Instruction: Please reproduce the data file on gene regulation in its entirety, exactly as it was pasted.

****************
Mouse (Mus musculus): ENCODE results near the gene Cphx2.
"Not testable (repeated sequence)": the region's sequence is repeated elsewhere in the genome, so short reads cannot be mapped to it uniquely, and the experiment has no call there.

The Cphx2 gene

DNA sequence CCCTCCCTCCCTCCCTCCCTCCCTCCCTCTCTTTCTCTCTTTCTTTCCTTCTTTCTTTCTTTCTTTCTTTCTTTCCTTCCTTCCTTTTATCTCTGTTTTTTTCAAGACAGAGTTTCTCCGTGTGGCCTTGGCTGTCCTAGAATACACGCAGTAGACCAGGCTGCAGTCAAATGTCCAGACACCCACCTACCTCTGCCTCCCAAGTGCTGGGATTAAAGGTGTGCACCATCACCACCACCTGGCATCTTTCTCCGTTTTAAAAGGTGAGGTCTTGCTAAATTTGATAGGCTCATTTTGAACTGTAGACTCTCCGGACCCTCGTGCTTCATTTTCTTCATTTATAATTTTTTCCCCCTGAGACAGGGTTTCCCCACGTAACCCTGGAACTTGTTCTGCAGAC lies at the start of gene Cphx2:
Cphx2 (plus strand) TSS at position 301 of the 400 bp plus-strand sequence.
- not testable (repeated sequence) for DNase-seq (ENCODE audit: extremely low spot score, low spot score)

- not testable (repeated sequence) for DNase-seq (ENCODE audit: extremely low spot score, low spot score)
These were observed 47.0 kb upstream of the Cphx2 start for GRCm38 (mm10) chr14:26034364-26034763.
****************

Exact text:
Mouse (Mus musculus): ENCODE results near the gene Cphx2.
"Not testable (repeated sequence)": the region's sequence is repeated elsewhere in the genome, so short reads cannot be mapped to it uniquely, and the experiment has no call there.

The Cphx2 gene

DNA sequence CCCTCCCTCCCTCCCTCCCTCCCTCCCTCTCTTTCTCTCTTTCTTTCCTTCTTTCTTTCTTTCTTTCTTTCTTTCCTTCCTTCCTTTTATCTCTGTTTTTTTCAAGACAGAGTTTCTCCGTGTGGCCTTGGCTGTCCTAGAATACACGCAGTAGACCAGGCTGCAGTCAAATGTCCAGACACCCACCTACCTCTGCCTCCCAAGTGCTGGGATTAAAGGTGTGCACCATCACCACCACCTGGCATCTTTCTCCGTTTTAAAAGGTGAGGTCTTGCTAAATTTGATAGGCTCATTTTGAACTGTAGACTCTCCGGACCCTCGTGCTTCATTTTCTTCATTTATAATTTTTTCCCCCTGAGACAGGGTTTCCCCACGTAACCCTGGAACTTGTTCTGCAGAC lies at the start of gene Cphx2:
Cphx2 (plus strand) TSS at position 301 of the 400 bp plus-strand sequence.
- not testable (repeated sequence) for DNase-seq (ENCODE audit: extremely low spot score, low spot score)

- not testable (repeated sequence) for DNase-seq (ENCODE audit: extremely low spot score, low spot score)
These were observed 47.0 kb upstream of the Cphx2 start for GRCm38 (mm10) chr14:26034364-26034763.